French President Emmanuel Macron is to unveil measures on Thursday to protect Mont Blanc after a local mayor complained that "wackos" are destroying the summit.
Macron, who is scheduled to visit a glacier at the foot of the Mont Blanc and deliver a speech in Chamonix on Thursday, said on Twitter that he would unveil "concrete measures" in response to an open letter from Jean-Marc Peillex.
Peillex, the mayor of Saint-Gervais Les Bains, a small commune at the foot of the summit, told Macron in September that "tacking the Amazonian fires is all well and good but ignoring what's happening on Mont Blanc, letting such disrespect continue is not tolerable".
He warned that "pseudo mountaineers" are endangering themselves and others and getting away with it because of a lack of legislation and sanctions and said overcrowding on the mountain is leading to increased pollution.
The local official listed Matthew Paul Disney, a British commando who in August 2019 attempted to climb the 4,810m peak with a rowing machine only to abandon it 500m from his goal, as an example.
That same month, a German mountaineer climbed to the top with his dog despite authorities asking him not to bring his pet. "The dog came back down alive but with bloodied paws," Peillex deplored.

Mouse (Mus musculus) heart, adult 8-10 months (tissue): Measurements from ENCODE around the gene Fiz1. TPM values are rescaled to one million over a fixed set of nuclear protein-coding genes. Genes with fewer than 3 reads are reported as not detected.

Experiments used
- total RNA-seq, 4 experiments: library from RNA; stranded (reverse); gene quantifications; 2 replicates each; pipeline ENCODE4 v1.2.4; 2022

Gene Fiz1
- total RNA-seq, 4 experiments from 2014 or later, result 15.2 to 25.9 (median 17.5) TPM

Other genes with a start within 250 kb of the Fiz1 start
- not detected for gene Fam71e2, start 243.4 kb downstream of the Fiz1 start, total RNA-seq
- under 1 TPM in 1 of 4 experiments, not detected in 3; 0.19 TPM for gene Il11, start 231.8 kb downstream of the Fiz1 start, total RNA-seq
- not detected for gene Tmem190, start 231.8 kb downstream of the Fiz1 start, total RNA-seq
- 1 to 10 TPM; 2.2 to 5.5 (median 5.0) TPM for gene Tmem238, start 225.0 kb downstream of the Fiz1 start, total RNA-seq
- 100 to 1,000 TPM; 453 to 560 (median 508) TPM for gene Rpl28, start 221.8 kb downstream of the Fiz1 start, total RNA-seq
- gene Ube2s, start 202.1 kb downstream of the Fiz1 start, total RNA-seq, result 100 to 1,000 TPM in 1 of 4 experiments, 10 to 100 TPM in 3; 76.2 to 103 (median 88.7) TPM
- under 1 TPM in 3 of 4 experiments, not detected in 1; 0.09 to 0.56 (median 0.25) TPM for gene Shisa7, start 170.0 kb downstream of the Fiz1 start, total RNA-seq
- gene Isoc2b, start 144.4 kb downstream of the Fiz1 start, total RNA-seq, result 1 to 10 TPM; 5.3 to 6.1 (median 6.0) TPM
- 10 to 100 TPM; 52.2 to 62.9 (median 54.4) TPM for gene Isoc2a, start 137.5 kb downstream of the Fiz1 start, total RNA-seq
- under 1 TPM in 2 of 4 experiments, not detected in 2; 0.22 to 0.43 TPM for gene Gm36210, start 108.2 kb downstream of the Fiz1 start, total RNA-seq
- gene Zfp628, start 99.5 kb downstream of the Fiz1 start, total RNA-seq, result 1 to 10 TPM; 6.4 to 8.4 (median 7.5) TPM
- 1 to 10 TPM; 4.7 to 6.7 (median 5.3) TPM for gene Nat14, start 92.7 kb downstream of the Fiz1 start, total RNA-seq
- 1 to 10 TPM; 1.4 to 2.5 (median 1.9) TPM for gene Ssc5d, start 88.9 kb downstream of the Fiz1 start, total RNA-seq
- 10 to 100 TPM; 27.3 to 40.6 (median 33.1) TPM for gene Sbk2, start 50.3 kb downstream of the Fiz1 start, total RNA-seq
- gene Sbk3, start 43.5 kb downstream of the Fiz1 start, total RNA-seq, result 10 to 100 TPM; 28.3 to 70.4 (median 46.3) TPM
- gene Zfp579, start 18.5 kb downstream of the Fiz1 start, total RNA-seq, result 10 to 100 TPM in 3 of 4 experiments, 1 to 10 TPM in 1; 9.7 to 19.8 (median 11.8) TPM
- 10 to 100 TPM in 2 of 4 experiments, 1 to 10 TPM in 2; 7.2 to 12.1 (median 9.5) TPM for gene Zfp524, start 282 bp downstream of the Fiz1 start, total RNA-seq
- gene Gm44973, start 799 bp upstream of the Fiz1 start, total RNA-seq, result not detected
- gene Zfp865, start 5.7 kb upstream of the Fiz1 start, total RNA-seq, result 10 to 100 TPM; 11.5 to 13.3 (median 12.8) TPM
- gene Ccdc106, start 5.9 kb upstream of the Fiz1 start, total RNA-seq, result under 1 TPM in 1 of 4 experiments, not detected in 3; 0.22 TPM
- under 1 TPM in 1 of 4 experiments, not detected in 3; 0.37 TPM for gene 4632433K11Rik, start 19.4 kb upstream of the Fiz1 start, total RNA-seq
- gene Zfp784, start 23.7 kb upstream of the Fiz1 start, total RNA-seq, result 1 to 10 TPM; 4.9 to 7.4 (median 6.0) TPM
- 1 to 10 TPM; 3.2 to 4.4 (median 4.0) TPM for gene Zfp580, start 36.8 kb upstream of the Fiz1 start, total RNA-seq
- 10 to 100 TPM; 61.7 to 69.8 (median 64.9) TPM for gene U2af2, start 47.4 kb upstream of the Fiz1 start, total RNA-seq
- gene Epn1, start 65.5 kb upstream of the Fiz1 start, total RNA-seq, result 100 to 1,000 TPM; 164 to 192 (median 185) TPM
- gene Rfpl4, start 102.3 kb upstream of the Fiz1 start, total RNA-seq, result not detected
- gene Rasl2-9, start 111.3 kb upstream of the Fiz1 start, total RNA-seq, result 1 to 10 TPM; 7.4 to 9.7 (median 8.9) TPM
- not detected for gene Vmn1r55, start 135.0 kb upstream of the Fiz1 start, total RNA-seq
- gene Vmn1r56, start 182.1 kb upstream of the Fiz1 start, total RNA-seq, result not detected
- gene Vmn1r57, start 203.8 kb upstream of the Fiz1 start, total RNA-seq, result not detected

He also cited unlicensed guides, people attempting the climb with sub-par equipment and aggressive behaviour.
"This situation has gone on long enough," the mayor went on, calling on Macron to "write and pass laws without delay that from 2020 would severely punish all these wackos who break the law, and restore peace to Mont Blanc".
In September 2018, the prefecture of the Haute Savoie, attempted to combat overcrowding and disrespectful behaviour by introducing a daily quota of 214 people allowed to climb to the summit.
But climate change is also having a big impact. According to the Research Centre for Alpine Ecosystems, temperatures in the Alps have risen by 2°C over the course of the 20th century, higher than the 1.4°C average for the whole of France.
Rising temperatures have led to glaciers in the mountain range losing 30 to 40% of their surface area as well as half their volume since 1850.